Australia: Property, Planning and Environment Update: Replacement for Integrated Planning Act

Replacement for Integrated Planning Act

The Sustainable Planning Bill 2009 (Bill), which will replace the Integrated Planning Act 2007 (IPA), was approved by Cabinet last week and looks set to be introduced to Parliament this week.

The Bill incorporates long awaited changes to the planning system including the introduction of:

  • Deemed approvals – this will address the problem of applications which fall victim to unnecessary delay and will require Councils to introduce systems to enable applications to be dealt with more quickly and efficiently.
  • Compliance assessment – this will fast track development approval for low risk assessments.

These measures are designed to improve the planning system and to encourage development.

We will deliver a more comprehensive review of the Bill once it is tabled in Parliament.


Replacement for Freedom of Information Act

On 12 June 2009 the new Right to Information Bill 2009 (Qld) (Bill) received Royal assent.

The Bill will replace the existing Freedom of Information Act 1992 (Qld) (FOI Act) and associated legislation and regulations.

The Bill has arisen out of the Solomon Report which produced 141 recommendations to Government for the reform of Queensland's public access to information laws.

Importantly the Bill introduces a general presumption that people have an inherent right to access information held by the government and other public authorities unless, on balance, such access would be contrary to the public interest.

Following on from the ambit of the FOI Act, the Bill will apply to State Government Departments, Local Governments and public authorities. In an important jurisdiction extension though, the Bill will also apply to some government owned corporations, particularly those whose operations do not compete with the private sector.

We will deliver a more comprehensive review of the Bill once all supporting information is available.


Update - Land Tax Recovery under leases revisited

In line with our previous alert on this topic we are now able to report that the recent Revenue and other Legislation Amendment Bill 2009 (Bill) has been presented to the Queensland Parliament.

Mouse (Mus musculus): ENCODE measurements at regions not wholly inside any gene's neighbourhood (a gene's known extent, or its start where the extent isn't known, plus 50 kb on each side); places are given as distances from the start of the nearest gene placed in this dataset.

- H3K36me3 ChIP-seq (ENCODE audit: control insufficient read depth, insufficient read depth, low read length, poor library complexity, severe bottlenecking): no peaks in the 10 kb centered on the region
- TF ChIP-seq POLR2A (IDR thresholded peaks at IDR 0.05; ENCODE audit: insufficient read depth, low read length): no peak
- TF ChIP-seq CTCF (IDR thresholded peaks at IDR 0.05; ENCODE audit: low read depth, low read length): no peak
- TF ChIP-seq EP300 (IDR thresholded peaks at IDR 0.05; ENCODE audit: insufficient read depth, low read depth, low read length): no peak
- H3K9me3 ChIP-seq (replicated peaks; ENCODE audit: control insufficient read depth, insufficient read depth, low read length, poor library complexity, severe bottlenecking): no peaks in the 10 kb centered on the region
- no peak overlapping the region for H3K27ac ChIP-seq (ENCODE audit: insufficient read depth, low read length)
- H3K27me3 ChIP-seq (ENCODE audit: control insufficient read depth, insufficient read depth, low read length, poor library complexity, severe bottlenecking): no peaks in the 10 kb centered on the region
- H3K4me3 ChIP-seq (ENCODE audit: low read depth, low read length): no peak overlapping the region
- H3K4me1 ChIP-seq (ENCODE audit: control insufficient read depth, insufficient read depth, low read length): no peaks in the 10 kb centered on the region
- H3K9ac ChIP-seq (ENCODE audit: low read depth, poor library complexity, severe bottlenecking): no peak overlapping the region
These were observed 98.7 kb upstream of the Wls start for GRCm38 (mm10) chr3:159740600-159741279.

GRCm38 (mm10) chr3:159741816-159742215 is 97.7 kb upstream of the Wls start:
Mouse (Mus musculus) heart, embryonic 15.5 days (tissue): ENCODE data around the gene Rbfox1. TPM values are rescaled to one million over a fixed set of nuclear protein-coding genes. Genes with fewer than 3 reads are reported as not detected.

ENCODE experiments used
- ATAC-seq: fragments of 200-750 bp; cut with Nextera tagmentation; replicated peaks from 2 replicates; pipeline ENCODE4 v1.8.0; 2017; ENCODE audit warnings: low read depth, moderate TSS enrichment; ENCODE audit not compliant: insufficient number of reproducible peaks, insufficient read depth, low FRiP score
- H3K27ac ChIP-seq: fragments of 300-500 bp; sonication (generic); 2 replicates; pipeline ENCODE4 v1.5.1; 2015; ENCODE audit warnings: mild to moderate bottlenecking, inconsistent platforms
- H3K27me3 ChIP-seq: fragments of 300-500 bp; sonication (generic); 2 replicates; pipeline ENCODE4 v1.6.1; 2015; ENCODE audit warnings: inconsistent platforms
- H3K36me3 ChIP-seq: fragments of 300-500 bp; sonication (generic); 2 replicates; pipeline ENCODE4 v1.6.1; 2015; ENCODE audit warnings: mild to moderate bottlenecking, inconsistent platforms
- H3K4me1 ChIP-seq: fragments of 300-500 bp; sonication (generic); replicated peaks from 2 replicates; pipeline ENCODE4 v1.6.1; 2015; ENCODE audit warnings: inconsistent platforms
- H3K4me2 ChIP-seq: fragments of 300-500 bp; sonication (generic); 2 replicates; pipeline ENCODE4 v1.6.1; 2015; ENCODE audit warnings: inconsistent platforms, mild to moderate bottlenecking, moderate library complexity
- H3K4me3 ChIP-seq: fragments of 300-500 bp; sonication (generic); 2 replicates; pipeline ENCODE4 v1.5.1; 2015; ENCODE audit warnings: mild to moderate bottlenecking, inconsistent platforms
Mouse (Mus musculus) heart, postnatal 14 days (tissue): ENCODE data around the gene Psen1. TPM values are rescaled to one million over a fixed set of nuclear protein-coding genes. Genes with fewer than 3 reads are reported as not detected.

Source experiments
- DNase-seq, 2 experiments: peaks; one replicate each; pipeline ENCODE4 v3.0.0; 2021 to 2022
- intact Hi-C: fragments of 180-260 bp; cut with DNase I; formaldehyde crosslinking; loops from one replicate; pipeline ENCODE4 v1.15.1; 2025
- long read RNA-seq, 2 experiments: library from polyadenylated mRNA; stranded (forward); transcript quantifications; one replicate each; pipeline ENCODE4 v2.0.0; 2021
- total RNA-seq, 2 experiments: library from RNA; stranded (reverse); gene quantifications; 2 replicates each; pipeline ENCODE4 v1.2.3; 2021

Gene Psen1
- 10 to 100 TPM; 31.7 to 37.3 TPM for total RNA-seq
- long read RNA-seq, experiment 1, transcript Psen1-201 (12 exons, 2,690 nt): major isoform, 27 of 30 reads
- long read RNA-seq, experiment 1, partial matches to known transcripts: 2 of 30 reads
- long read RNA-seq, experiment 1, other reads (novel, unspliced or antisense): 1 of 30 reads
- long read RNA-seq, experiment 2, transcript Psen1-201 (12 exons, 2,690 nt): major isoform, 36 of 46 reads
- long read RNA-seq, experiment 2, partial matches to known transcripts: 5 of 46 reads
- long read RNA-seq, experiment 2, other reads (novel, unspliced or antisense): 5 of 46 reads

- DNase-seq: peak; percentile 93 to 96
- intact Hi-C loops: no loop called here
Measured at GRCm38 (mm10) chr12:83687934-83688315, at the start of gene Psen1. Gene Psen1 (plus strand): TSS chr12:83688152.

The Bill proposes to amend the Land Tax Act 1915 (Act) so that landlords of commercial and industrial properties can recover land tax from their tenants.

Inability to Recover

Under the transitional provisions in the Bill a landlord will not be able to recover land tax from their tenants where:

  1. a lease is entered into prior to 1 July 2009 (pre-existing lease); or
  2. a lease arises from an option to renew being exercised under a pre-existing lease; or
  3. a lease arises from an assignment or transfer of a pre-existing lease.

The Bill has not been accepted as final and questions have arisen as to the commerciality of the prohibitions against a landlord's ability to recover land tax from a tenant where an option to renew is exercised under a pre-existing lease particularly where the pre-existing lease already allows for the recovery of land tax.
It is uncertain at this stage whether Parliament will consider amending the Bill in this regard.

Agreement to Lease

Currently, the Bill does not prohibit a landlord recovering land tax from a tenant where an agreement to lease was entered into prior to 1 July 2009 and the lease commences after 30 June 2009.

If a lease commences after 30 June 2009 as a result of an agreement to lease entered prior to 1 July 2009, a landlord may be able to recover land tax from their tenant.


Because of the sizeable amounts involved in the recovery process, it will be important for landlords and tenants to safeguard their positions. When contemplating whether to enter into a lease, landlords and tenants should have regard to the changes proposed by the Bill.

We will continue to monitor the Bill's progress and provide updates as and when they become available.

We can advise you regarding lease negotiations and the contents of letters of offer as part of any lease negotiations. We can also assist with drafting appropriate clauses to allow or prohibit land tax recovery.


Update – extension of moratorium on clearing endangered regrowth

Following on from our previous alert on the moratorium, we confirm that the Bligh Government has extended its moratorium on clearing endangered regrowth from 7 July 2009 to 7 October 2009.

During this time the Government will deal with the 363 submissions made to the proposals for the long term protection of endangered regrowth.

In addition, a regulatory impact statement will be issued next week, which proposes new fees for vegetation management applications. It is anticipated that routine applications will only incur modest increase in fees.

However larger scale more complicated applications will attract larger fees.

The moratorium came into effect on 8 April 2009 under the Vegetation Management (Regrowth Clearing Moratorium) Act 2009 and affects more than one million hectares of land in Queensland.

The content of this article is intended to provide a general guide to the subject matter. Specialist advice should be sought about your specific circumstances.

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